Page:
But there is one creature that threatens you more than any other.

Humans.

For hundreds of years, humans in America have hunted, poisoned, and trapped your kind. They have driven your species almost to extinction.

And they aren’t finished with you yet.

It’s a brisk winter day, and you and your pack are trotting through the snow when you sense that a human is drawing near. Fear washes over you. A member of your own pack was recently shot by a human. You tried to help him as best you could, licking his coat and bringing him food.

But he did not survive his wounds. You still mourn his loss. Is a human now coming to kill you too?

It’s a brisk winter day. You and your pack are trotting through the snow when you sense that a human is drawing near. Fear washes over you. A member of your pack was recently shot by a human. You tried to help him. You licked his coat and brought him food. But he did not survive his wounds. You still miss him.

Is a human now coming to kill you too?

Ana Gram/Shutterstock.com

A Wolf's Powers

  • A wolf marks its territory with urine and scat, and with oils from scent glands. These glands are found at the base of its tail and on other parts of its body.
  • A wolf’s sense of smell is 100 times better than a human’s.
  • Wolves howl to communicate with each other. They may share in a group howl before a hunt.
  • Two layers of fur keep a wolf dry and warm—even in subzero temperatures. Fur is shed in spring and regrows in fall.

The Big Bad Wolf

Flashback to hundreds of years earlier: Back then, your ancestors were also stalked by humans. These humans despised your kind because you terrified them. They didn’t understand your ways.

To America’s first European settlers, you were more than just a nuisance that ate their chickens and goats. You were a stone-cold killer, a monster even. In the stories they told their children, you were the villain that devoured Little Red Riding Hood’s poor grandmother.

Before the 1800s, as many as 2 million of your kind lived in America. You roamed the dense forests of New England, you howled across the deserts of the Southwest, you waded through the icy rivers of the Rocky Mountains.

But as humans spread out across North America, your kind was dying out. You were shot by the guns of pioneers. You died from eating poisoned animal carcasses left out by humans. Your head was chopped off and sold for money. Your fur was turned into fashionable hats and coats for humans to wear.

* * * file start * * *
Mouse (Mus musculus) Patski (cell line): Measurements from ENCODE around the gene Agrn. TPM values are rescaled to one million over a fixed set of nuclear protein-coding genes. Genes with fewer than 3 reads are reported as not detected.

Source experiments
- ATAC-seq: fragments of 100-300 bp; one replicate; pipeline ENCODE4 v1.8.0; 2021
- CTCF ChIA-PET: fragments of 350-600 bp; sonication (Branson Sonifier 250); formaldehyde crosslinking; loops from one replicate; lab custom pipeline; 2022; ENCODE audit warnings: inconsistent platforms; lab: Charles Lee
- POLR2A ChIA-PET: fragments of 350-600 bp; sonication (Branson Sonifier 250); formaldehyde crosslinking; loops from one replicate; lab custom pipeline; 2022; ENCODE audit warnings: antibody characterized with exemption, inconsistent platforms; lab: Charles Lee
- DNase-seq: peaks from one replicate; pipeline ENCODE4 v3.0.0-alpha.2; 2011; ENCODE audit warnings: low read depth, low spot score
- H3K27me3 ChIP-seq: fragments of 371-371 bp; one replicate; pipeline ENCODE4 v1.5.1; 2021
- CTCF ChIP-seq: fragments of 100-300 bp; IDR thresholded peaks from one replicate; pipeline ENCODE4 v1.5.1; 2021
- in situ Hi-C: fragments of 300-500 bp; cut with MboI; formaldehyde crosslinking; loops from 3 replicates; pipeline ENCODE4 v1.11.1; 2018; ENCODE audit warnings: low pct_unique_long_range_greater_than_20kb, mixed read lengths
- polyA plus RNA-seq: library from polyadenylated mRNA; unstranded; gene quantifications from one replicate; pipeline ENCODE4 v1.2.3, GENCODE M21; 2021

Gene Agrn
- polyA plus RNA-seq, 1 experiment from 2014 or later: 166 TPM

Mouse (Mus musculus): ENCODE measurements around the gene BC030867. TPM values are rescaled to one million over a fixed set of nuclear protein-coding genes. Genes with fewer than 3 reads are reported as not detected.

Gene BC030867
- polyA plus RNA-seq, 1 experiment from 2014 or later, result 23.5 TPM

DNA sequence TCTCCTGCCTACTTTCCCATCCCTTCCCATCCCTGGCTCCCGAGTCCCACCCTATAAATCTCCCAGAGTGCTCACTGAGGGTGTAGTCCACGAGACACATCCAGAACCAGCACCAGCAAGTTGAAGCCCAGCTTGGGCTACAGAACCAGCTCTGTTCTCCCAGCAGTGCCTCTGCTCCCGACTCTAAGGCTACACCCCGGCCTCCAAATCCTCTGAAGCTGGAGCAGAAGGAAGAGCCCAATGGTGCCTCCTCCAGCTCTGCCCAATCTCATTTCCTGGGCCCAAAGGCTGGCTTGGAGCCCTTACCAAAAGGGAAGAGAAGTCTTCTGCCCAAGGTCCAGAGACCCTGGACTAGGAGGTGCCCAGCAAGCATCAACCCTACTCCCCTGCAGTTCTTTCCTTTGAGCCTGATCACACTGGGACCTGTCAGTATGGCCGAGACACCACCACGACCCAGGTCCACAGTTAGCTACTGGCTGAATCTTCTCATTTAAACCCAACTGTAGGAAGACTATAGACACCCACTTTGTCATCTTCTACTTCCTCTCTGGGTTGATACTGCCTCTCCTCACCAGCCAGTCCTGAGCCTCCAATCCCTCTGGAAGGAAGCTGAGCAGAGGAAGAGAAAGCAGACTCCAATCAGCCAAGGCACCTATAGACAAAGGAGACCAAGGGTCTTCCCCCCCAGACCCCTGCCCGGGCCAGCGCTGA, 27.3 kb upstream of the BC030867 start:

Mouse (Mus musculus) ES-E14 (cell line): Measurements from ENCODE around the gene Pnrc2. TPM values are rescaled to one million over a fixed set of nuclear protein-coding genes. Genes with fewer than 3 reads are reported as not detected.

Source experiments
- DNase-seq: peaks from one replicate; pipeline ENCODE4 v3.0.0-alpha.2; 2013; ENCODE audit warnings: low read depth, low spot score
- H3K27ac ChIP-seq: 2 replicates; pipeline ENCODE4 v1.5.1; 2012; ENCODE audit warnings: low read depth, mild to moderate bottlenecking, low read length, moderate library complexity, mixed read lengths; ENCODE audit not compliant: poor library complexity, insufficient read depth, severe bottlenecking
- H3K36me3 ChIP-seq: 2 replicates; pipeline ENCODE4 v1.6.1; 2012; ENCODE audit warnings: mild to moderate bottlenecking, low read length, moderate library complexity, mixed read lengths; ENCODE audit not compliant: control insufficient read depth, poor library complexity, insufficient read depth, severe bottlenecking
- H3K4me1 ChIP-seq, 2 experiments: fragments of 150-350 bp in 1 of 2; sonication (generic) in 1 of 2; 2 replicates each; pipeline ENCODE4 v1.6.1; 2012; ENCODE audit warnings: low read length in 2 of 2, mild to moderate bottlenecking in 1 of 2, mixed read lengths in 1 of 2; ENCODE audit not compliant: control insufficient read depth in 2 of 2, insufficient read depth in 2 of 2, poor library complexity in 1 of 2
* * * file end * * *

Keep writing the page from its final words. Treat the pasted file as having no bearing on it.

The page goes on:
And then you were gone.

By the 1920s, in most parts of America, none of your kind was left.

Flashback to hundreds of years ago. Back then, your ancestors were also stalked by humans. These humans despised your kind because you scared them. They didn’t understand your ways.

To America’s first European settlers, you were more than just a nuisance that ate their chickens and goats. You were a stone-cold killer, a monster even. In the stories they told their children, you were the villain that ate Little Red Riding Hood’s grandmother.

Before the 1800s, as many as 2 million of your kind lived in America. You roamed the forests of New England. You howled across the deserts of the Southwest. You waded through the icy rivers of the Rocky Mountains.

But as humans spread out across North America, your kind was dying out. You were shot by the guns of pioneers. You died from eating the poisoned meat left out by humans. Your head was chopped off and sold for money. Your fur was turned into hats and coats for humans to wear.

And then you were gone. By the 1920s, in most parts of America, none of your kind was left.

Jim Brandenburg/Minden Pictures

WOLF PUPS

Wolf pups are born in the spring. Newborn pups can’t see or hear, and each is roughly the size of a soda can. Their eyes open after about two weeks, and they step out of their dens in about three weeks. By the time pups are 6 months old, they are almost as big as the adults. To feed pups, a wolf may regurgitate—that is, vomit—meat for the pups to enjoy.

Not A Monster

But not all humans hated your kind. Not all of them wanted you dead.